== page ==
And I signed up for that. And it was taught by San­dra Inge­man. It was held in a syn­a­gogue in Chelsea, New York. It was pret­ty incred­i­ble. I walked in, there were about 80 peo­ple. I almost walked out what am I doing here? But I decid­ed to stay the course since I had reg­is­tered and after, two days it just put me on my path of con­tin­u­ing to explore shaman­ism in, in many of the var­i­ous tra­di­tions that it exists.

from that basic intro­duc­tion work­shop that San­dra Inger­man taught there was A six week fol­low up that the Open Cen­ter was offer­ing. And that was that was incred­i­ble because it pro­vid­ed those of us And I think from the 80, I think it whit­tled down to about 25, 25 peo­ple signed up for the six week fol­low up and that allowed us to prac­tice [00:04:00] shaman­ism every week under the guid­ance of Nan Moss and David Corbin.

How much bet­ter could it pos­si­bly get, San­dra Inger­man, Nan Moss and David Corbin as the three peo­ple who intro­duced me to the shaman­ic path that I find myself. on. That’s the roots of my shaman­ic ini­ti­a­tion.

John: When I attend­ed a work­shop called, Spir­its of Nature. I had the good for­tune, of hav­ing it in an old school­house in the coun­try. iso­lat­ed just sounds of birds in the trees, crick­ets singing with the wind gen­tly mov­ing through the bows of the great spruce trees; this was won­der­ful place to learn about nature spir­its . Tony, what was your expe­ri­ence grow­ing up in a large city like New York . , Where’s the sacred­ness to be found in New York City?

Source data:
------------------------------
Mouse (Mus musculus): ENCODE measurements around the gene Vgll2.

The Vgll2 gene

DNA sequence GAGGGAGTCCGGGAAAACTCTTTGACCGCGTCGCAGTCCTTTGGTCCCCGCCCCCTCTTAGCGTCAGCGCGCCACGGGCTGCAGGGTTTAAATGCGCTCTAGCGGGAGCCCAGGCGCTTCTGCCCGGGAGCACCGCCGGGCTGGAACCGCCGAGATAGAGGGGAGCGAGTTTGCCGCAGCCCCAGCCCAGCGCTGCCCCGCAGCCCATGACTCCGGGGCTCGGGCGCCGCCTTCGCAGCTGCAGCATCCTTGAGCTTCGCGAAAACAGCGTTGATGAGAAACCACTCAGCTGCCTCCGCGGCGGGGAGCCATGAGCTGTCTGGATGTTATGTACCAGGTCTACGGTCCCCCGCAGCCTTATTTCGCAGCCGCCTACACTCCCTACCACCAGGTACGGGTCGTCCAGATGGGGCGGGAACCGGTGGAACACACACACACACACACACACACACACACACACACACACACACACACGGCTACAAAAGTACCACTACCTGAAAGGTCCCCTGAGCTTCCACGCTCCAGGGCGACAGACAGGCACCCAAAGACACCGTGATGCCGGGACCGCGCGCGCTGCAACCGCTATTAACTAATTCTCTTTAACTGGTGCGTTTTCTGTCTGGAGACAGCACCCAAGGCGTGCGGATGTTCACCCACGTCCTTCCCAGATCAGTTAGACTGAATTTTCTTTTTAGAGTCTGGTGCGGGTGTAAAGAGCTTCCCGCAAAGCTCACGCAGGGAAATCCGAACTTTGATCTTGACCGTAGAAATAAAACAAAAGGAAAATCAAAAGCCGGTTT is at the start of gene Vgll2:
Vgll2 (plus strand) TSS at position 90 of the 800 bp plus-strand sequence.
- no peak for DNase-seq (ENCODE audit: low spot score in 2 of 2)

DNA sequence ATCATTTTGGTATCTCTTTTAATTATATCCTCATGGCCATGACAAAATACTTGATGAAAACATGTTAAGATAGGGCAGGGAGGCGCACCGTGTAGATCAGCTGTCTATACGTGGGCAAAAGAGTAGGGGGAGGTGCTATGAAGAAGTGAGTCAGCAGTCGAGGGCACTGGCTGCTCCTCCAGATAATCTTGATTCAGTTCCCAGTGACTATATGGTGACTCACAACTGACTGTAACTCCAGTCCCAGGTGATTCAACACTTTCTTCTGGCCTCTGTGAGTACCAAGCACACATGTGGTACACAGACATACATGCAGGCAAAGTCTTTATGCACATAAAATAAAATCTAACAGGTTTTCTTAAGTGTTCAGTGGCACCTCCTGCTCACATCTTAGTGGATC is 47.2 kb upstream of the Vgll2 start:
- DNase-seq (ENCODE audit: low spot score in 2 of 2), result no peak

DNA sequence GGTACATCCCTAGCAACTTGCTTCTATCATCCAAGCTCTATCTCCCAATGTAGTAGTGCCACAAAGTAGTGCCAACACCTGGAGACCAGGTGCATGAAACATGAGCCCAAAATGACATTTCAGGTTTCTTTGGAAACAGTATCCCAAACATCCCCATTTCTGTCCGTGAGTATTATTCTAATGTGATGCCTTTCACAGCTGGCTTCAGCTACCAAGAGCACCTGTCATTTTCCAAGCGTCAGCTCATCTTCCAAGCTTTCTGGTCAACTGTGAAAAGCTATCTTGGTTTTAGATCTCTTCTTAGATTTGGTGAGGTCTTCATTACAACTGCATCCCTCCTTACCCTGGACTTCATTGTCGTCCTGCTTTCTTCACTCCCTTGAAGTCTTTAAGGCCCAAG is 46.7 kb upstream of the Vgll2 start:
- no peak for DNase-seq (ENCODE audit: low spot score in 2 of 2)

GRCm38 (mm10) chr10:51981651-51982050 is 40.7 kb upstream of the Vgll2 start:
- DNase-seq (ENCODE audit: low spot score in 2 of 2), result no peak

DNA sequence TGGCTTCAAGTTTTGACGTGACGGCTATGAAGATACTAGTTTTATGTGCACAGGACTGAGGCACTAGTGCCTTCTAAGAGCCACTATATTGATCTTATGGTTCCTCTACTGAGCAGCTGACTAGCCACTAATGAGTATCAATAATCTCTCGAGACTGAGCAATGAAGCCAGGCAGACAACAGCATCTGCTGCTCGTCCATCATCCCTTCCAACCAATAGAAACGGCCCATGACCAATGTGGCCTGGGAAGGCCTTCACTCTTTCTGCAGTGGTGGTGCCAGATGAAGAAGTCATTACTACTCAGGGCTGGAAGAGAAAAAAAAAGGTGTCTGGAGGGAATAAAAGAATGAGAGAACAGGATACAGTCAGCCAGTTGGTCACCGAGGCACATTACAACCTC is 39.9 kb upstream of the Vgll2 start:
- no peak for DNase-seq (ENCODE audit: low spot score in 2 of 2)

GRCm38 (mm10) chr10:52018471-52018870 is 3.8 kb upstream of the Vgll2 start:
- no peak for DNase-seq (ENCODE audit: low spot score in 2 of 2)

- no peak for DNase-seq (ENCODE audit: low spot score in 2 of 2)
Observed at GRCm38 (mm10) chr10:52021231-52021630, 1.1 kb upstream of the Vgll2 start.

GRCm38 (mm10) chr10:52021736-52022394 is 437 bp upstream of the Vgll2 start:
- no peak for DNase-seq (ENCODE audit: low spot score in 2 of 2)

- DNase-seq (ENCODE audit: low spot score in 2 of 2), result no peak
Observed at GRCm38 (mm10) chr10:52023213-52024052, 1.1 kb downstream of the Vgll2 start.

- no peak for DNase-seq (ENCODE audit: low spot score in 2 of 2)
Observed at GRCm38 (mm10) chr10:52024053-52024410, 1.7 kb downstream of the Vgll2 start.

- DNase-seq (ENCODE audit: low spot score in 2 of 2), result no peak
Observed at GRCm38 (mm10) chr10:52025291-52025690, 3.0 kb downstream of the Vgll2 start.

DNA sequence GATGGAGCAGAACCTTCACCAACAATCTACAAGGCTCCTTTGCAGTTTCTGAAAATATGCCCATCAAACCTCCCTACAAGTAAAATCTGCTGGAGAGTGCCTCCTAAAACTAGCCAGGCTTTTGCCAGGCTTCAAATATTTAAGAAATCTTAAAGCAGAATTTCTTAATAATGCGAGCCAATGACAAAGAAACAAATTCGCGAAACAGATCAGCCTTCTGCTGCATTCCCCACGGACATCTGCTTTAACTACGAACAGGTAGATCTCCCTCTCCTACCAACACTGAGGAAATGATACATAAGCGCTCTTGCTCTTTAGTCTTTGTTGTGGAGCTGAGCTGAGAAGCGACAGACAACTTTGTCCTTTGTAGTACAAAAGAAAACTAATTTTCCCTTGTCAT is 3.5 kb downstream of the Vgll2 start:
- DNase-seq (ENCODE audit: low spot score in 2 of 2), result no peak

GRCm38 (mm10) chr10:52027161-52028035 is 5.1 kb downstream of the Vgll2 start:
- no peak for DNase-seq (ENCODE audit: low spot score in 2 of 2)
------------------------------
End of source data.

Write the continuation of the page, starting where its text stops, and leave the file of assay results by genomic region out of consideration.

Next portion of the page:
Urban Shaman­ism in New York

Tony: Thank you very much for that ques­tion. As a native born New York­er I think of the sto­ry of the fish that is lis­ten­ing to this con­ver­sa­tion amongst oth­er fish about, we’re talk­ing about [00:05:00] water, and there’s all this chat­ter about water, and then there’s one fish looks at the Fol­low them and says, what’s this water that you’re talk­ing about? Because the fish who asked that ques­tion embody the water did­n’t see him­self or her­self out­side of their envi­ron­ment. And that’s how I feel about being born and raised in New York City. It’s just such a part of who I am. But I do appre­ci­ate your ques­tion because it does allow me to reflect on, what it was like grow­ing up in Brook­lyn, New York when, dur­ing the the years that I did and the neigh­bor­hood in Brook­lyn that I grew up in. is called Cypress Hills. Now, I don’t think any­one would asso­ciate a neigh­bor­hood in New York City with the name Cypress Hills. But that is the neigh­bor­hood that I grew up in. And it’s locat­ed [00:06:00] in The cor­ner of Brook­lyn that is right next to Queens. Queens actu­al­ly bor­ders it on the east and on the north.

It became a favorite place for me to hang out because it was a place where I used to go and smoke cig­a­rettes with my friends. We could not get caught as 13 year olds smok­ing cig­a­rettes.

But on both sides to the left and to the right are two very large parks.